Every industry comes complete with its own set of secret codes and distinctive terms. From acronyms and abbreviations to common words that take on their own specific meaning – cross industry communication can often prove difficult when you’re effectively speaking a different language.
The world of event production and AV is no exception. As much as we try and communicate clearly with all our clients, we can all be guilty at times of assuming understanding. So we’ve decided to put together a series of posts that explain the most commonly used terms in the world of event AV. In this first instalment, we take a look at three terms we use time and time again, offering our definition of each and, most importantly, explaining why a level of understanding is key to ensuring event success.
When we talk about aspect ratio, we refer to the proportional relationship between the width and height of a screen or image. The two main aspect ratios found today are the once standard 4:3 and the now more commonly used widescreen 16:9. The first figure relates to the screen or image width, with the latter referring to its height.
Why it matters
If you’ve ever seen a 4:3 presentation on a 16:9 screen or vice versa, you’ll understand why ensuring you work to the correct aspect ratio is important. The term ‘letter box’ or ‘pillar box’ refers to an image that does not fit the screen correctly and as such is enclosed by black lines either side. For a 4:3 image on a 16:9 screen, these lines appear vertically. For 16:9 on 4:3, horizontally. Either way, these black lines prevent maximum screen use and pose a distraction for your audience.
Your other options are to crop or zoom, in which case you may lose valuable content, or to stretch, which results in distortion and poor image quality. So make sure you know the aspect ratio of the screens in use and that everyone involved in the preparation of presentations and visual aids is on the same page.
Front and Rear Projection
The main difference between front and rear projection is self-explanatory – with the former, images are displayed via a projector placed in-front of the screen, whereas with the latter, the projector is situated behind the screen. Whilst this may seem like a choice that bears little consequence for your event as a whole, there are some important points to consider.
Why it matters
Your choice of either front or rear projection will impact both the aesthetics of your event and the useable room space within your chosen venue.
Opting for rear projection allows for a cleaner look, with the projector itself being concealed behind the screen, and also allows for presenters to move freely across the stage without fear of blocking the image source. It will however mean that your staging area will need to be set at a distance from the wall of the room. How far into the room your staging sits will be dependent on the size of your screen and the appropriate distance needed for optimum projection – the further in your stage, the less usable space you have to accommodate your audience.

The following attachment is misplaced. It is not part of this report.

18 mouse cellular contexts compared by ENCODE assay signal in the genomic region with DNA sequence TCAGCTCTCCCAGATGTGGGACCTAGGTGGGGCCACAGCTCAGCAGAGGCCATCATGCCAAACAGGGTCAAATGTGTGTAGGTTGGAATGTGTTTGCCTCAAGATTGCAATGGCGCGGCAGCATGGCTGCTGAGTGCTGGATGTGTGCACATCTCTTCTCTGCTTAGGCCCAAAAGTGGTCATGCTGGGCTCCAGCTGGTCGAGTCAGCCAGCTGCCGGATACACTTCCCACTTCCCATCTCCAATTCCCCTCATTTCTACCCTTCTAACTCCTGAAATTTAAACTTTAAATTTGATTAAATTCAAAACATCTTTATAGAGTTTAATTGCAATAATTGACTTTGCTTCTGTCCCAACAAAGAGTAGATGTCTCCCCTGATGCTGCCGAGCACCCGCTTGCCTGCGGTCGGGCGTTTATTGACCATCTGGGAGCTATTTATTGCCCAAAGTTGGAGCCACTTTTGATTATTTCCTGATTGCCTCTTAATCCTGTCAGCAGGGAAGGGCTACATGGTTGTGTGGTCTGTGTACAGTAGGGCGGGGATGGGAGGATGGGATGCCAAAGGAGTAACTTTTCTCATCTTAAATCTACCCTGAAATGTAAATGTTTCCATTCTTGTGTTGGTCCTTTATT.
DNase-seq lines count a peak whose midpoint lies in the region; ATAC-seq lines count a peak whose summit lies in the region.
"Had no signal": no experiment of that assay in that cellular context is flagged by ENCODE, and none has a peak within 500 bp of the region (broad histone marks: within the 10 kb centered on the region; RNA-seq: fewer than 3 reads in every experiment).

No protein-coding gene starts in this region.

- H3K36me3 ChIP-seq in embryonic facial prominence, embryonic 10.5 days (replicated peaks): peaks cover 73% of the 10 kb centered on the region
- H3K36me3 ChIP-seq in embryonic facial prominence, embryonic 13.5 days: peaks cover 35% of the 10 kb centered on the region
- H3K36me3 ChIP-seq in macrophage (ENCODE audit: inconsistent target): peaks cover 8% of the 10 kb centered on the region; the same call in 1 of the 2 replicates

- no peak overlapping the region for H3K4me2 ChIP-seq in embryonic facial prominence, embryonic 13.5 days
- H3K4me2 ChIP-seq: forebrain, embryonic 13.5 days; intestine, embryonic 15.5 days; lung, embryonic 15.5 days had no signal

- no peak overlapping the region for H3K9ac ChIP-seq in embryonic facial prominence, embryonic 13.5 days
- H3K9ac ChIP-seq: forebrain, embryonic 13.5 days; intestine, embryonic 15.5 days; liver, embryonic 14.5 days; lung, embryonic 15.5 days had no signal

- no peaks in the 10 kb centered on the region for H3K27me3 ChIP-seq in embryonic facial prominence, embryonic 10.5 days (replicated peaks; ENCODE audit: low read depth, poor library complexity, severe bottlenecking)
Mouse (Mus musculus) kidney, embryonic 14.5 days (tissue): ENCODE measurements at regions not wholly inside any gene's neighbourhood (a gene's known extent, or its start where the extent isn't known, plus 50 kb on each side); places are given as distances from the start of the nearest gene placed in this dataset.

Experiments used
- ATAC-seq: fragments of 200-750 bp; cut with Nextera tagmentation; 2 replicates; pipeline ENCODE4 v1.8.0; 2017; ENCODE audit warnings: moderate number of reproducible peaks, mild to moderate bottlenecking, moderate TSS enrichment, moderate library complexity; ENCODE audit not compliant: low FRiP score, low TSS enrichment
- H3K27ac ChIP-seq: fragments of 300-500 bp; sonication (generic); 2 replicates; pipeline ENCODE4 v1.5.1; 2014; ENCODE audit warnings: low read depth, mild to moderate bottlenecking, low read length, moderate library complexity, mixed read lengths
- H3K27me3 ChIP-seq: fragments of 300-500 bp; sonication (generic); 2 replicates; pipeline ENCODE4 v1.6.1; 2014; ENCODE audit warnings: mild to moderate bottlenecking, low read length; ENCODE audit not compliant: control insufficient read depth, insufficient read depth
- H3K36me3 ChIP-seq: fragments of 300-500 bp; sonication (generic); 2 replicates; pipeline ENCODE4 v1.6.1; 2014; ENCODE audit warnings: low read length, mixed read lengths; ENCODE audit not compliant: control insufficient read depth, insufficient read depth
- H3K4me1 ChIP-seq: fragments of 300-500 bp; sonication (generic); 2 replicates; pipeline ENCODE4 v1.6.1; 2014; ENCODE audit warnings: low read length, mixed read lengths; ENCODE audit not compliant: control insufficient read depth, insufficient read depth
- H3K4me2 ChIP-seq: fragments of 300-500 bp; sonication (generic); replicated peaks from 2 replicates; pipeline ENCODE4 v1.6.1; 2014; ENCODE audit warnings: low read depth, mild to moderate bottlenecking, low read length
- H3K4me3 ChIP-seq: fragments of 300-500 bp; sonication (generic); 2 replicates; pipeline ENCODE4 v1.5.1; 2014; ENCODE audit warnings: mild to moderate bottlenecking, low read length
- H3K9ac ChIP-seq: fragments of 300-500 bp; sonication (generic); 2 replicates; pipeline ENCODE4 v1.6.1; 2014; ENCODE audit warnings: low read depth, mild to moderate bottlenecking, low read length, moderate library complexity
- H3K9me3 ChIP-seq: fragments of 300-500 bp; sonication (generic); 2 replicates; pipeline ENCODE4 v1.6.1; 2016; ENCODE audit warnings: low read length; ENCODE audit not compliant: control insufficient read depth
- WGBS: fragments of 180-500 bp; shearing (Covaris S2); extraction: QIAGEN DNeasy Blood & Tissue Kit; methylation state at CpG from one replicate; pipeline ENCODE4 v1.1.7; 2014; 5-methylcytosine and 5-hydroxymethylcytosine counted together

Front projection allows for the screen to be flat against the wall, offering optimum audience space but presenting the downsides of possible noise pollution from the projector itself and the risk of interference between the screen and image source.
Successful events are increasingly reliant on efficient use of digital technologies, so a basic understanding of bandwidth is highly beneficial. Commonly measured in Megabits per second (Mbps), bandwidth refers to the amount of data that can be received (downloaded) or sent (uploaded) in the given time frame. In most cases, the download bandwidth available will be greater than the upload, as most user activity involves the downloading of data.
Why it matters
The experience your event attendees have will be hugely reliant on the bandwidth available. On a basic, personal level, they will expect to be able to access the internet with ease and relative speed. In an age where almost all of us carry more than one digital device, our bandwidth demands are increasing – the higher your attendee figures, the more devices on site and the greater your bandwidth needs.
And that’s before we even take into consideration the event program itself. Live streaming, online registration, social media, event apps, webcasting, live polling; there are an increasing number of activities that are reliant on sufficient bandwidth. If you’re hosting a hybrid event that connects multiple sites through a hub location, ensuring all venues have the right capabilities is crucial. Your AV or event tech provider should offer advice in this area but arming yourself with an understanding of your requirements is a hugely useful step towards ensuring you select the appropriate venue for your event.
Keep your eyes peeled for part two in this series, where we’ll be explaining some of the key AV techniques implemented today and how they can be used to enhance your event.
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